White House Kept in Dark on $310-Million Spy Office


The Central Intelligence Agency and the Defense Department concealed the cost and size of a massive headquarters for their clandestine spy satellite operations not only from Congress but also from the White House, officials acknowledged Tuesday.

The agencies were so successful in hiding even the identity of the $310-million structure, being built in plain view on a 68-acre site near Dulles International Airport outside Washington, that Leon E. Panetta, former director of the White House Office of Management and Budget and now President Clinton’s chief of staff, had no idea that the four office towers belonged to the government.

The 1-million-square-foot project, originally authorized in 1990, has been under construction for more than three years under cover of an office complex for the Los Angeles-based defense contractor, Rockwell International Corp.

Sen. Dennis DeConcini (D-Ariz.), chairman of the Senate Select Committee on Intelligence, said the price tag of the complex is nearly double what his committee had been led to believe. He said committee members knew it was being constructed but that budget estimates and details were given to the committee piecemeal and buried in larger intelligence accounts.


President Clinton on Tuesday ordered an immediate inquiry into how and why details were kept from Congress and the White House. He also ordered the building project declassified, which means that construction and cost details will be released.

The budget, personnel and operations of the National Reconnaissance Office itself, however, will remain almost entirely secret.

The office, jointly operated by the Air Force and the CIA, for decades was officially classified and its name could not be uttered in public without violating government secrecy regulations. The existence of the satellite operation was not acknowledged publicly until 1992.

The new facility was discovered by auditors for DeConcini’s committee during a review of construction projects for the intelligence community.


DeConcini told Clinton, Panetta and National Security Adviser Anthony Lake about the project during a meeting last week. He said all three were “caught by surprise” and that Panetta, who is known for his mastery of the federal budget, was amazed that so large a facility could be funded in such secrecy.

DeConcini urged Clinton to name independent auditors to conduct an inquiry into the project but the President instead put the review in the hands of the CIA and the Pentagon, who were responsible for hiding the project’s spending in their budgets.

White House Press Secretary Dee Dee Myers defended the decision to put the two agencies in charge of investigating themselves, saying the President has confidence in the integrity of CIA chief R. James Woolsey and Deputy Defense Secretary John M. Deutch, who will supervise the internal inquiry. Both men are Clinton appointees.

DeConcini, still fuming at the concealment by the intelligence agencies, said he has no idea whether the investigation will uncover other multimillion-dollar clandestine operations.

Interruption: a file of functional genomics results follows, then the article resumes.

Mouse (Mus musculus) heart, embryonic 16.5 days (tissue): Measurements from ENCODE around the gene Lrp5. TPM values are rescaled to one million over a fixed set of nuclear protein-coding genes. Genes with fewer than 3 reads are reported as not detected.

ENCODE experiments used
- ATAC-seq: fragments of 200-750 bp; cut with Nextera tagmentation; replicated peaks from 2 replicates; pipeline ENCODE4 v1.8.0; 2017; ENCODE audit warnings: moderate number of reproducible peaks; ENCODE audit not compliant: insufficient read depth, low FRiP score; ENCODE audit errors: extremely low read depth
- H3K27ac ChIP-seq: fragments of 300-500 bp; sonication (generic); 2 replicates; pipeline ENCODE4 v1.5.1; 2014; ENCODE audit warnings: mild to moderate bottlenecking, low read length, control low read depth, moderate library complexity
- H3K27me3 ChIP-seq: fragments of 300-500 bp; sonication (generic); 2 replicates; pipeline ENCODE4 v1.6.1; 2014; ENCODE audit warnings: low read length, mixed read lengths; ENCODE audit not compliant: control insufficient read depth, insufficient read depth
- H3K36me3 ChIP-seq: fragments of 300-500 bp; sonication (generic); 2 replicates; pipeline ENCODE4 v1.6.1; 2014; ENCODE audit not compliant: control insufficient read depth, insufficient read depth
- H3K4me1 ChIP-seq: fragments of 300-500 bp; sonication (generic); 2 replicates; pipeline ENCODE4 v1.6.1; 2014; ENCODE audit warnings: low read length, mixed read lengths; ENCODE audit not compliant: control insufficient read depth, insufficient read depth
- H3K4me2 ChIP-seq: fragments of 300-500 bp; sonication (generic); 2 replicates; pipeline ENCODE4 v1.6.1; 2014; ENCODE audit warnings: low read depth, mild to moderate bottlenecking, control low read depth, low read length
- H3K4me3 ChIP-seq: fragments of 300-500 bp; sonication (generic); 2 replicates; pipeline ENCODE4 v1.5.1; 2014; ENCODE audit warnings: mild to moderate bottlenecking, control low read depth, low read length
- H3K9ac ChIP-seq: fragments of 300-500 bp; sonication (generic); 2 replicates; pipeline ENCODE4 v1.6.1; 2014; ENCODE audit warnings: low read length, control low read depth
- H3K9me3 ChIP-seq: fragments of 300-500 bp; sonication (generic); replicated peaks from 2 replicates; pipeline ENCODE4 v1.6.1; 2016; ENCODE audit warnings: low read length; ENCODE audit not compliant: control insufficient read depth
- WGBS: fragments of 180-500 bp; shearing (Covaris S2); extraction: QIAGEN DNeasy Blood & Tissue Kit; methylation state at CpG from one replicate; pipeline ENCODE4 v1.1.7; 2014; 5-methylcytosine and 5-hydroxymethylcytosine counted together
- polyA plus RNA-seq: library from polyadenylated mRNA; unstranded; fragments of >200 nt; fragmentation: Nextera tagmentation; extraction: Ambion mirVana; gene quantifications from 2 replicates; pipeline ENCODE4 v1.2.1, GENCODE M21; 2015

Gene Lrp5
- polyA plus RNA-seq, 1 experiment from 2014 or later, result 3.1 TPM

“For all we know, they might have a battleship floating around out in the Pacific with a bunch of communications on it that we don’t know about,” the senator said Tuesday.

DeConcini raised the question of whether Woolsey himself may have been kept in the dark about the project by his own agency. If the CIA director had known about it, DeConcini said, “I can’t imagine Woolsey being so foolish as to not report it to us.”

A CIA spokesman declined to comment, referring all questions to the National Reconnaissance Office, which said in a brief statement that the building was begun in 1990, two years before the office’s existence was declassified. The agency said the facility, when completed in 1996, will house approximately 3,000 employees who now work in offices scattered around the Washington area.

The complex will include office space, a cafeteria, conference facilities, a generator building and “other support functions,” the statement said. “The building is intended to support the NRO mission of meeting U.S. government space-borne intelligence reconnaissance needs. . . . No other information about the NRO or this project has been declassified,” the statement added.


The towers, three of which already have been enclosed in glass skins, are in clear sight of Virginia Route 28, a major highway in the suburban area. The only identification is a sign that says “Rockwell” and gives the site’s address. Fairfax County officials and local residents were told that it was a private office project for the defense contractor, a fiction created by the spy agencies to conceal the buildings’ true purpose.

A Rockwell spokesman in Los Angeles said only that: “Rockwell is constructing a facility in Northern Virginia to support certain government contract activities of our defense electronics business. Construction work on the project is being performed by CISCO, a Rocwkwell subsidiary.” The spokesman, William Blanning, said that all further details are classified.

Over the past four years, Rockwell has paid more than $1.5 million in property taxes on the office complex to preserve the impression that the buildings were not a federal installation, according to the Washington Post.

The Los Angeles firm has paid Fairfax County, Va., $1.57 million in property taxes on the 68-acre tract. It could not be determined whether government funds were used to pay the taxes or whether Rockwell used its own money, the newspaper said. The county values the site at $80.2 million. The 1994 tax bill on the property is $931,841, half of which Rockwell paid last month. As a federal government facility, the project would have been exempt from local taxes.


Both the House and Senate intelligence committees plan to examine the project in hearings today.